There was also something about the sounds of “Buena Vista Social Club”. It was recorded in Havana’s venerable Egrem Studio in real time, on analog tape on a rickety recorder (which needed repairs on the first day of sessions), and without fancy post-processing, which also gave the music an additional patina. In 1996, you would never have had that piano sound in a studio in Los Angeles.
So in some ways it felt like the album was a time capsule. But that was not exactly the case; if you wanted a time capsule, you could easily listen to real vintage recordings. “Buena Vista Social Club” was also intentionally retro. As elegant as the musicality was, the singers’ voices were altered with age, and they sang romances from decades past. No one claimed that the years had not passed; part of the appeal was that the performers and songs had mellowed with age. The reissue includes a few alternate takes of songs, and to me it seems the original choices were the most relaxed and comfortable.
GIOVANNI RUSSONELLO Jon, I have a different memory that looks like a nice counterpoint to yours. I was in South Africa at the Cape Town Jazz Festival, a good fifteen years after your visit to Cuba. One of the featured artists, on the largest of the five stages, was the Orquesta Buena Vista Social Club. There were “old” of course, but also younger musicians who had joined the group long after its founding in 1996, as it continued to tour – a sign of the strength of the nostalgic brand Buena Vista Social Club, but also Cuban music. They commanded the public. But a lot of what they played didn’t sound like what was on the original album; it sounded like a decidedly larger and more decidedly dancing sampling of traditional Cuban music.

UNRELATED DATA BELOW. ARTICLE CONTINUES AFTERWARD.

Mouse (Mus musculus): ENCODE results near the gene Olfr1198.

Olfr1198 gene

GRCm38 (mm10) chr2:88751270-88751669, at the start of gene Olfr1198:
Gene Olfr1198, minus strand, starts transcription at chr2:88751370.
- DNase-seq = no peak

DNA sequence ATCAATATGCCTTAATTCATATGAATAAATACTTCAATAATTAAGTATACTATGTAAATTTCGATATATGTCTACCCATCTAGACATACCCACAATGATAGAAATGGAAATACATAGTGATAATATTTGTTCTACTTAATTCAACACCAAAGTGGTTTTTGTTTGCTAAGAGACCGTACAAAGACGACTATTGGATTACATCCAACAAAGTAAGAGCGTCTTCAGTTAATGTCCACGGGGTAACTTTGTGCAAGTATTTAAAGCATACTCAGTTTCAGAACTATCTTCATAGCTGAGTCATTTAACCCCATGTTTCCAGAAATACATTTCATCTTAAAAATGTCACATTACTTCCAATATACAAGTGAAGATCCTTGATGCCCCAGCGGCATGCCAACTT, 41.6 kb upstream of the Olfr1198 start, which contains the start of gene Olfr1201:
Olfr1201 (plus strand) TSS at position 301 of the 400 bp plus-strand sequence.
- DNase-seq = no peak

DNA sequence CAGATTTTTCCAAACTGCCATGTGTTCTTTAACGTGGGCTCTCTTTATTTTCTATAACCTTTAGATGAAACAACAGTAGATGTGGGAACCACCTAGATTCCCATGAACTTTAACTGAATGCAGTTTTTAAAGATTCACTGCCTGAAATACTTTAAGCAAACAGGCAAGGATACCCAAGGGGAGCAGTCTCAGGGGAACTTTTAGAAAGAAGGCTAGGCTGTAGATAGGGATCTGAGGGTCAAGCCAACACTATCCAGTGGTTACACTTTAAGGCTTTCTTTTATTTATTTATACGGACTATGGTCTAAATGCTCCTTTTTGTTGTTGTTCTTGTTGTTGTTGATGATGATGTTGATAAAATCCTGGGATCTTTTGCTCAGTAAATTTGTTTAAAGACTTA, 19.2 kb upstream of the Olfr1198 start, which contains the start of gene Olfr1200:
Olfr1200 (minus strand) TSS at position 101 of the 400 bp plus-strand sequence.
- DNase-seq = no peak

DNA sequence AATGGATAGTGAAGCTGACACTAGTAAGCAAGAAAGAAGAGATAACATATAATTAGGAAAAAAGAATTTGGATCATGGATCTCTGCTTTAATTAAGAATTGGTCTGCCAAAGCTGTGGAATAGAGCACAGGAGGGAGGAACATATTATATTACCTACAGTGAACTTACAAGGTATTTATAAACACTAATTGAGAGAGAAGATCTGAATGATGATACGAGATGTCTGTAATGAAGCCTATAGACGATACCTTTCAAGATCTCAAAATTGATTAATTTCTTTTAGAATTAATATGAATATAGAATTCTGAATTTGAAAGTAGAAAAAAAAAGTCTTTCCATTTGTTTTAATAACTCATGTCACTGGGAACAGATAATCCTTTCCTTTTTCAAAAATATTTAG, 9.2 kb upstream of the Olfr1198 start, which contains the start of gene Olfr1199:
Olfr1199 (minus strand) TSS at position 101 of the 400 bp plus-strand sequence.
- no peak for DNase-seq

On “Buena Vista Social Club”, the tempos are slower and the horns much rarer; it’s mostly guitars and vocals, the sound of musicians throwing something together in a Havana courtyard or around a kitchen table. So to your point, Jon, about this record which isn’t exactly a perfect time capsule, it looks a bit like these musicians remember these songs (a number of which are decades old originals by band members). That’s why it’s so rewarding to watch the documentary: you can see these musicians, as they perform, revel in what these songs mean to them.
Isabelia, in your opinion, I think the American public can often be guilty of thinking of listening to “world music” as an attempt to pin down or understand music from a foreign place, which leads to an impulse to freeze things, and ends in the kind of nostalgia you alluded to. I can never help but think of the “Buena Vista Social Club” in a lineage that runs through Alan Lomax and David Attenborough – recordings which dubiously offer to provide a keyhole view in an entire musical culture – as much as I think of it as a “Cuban” record.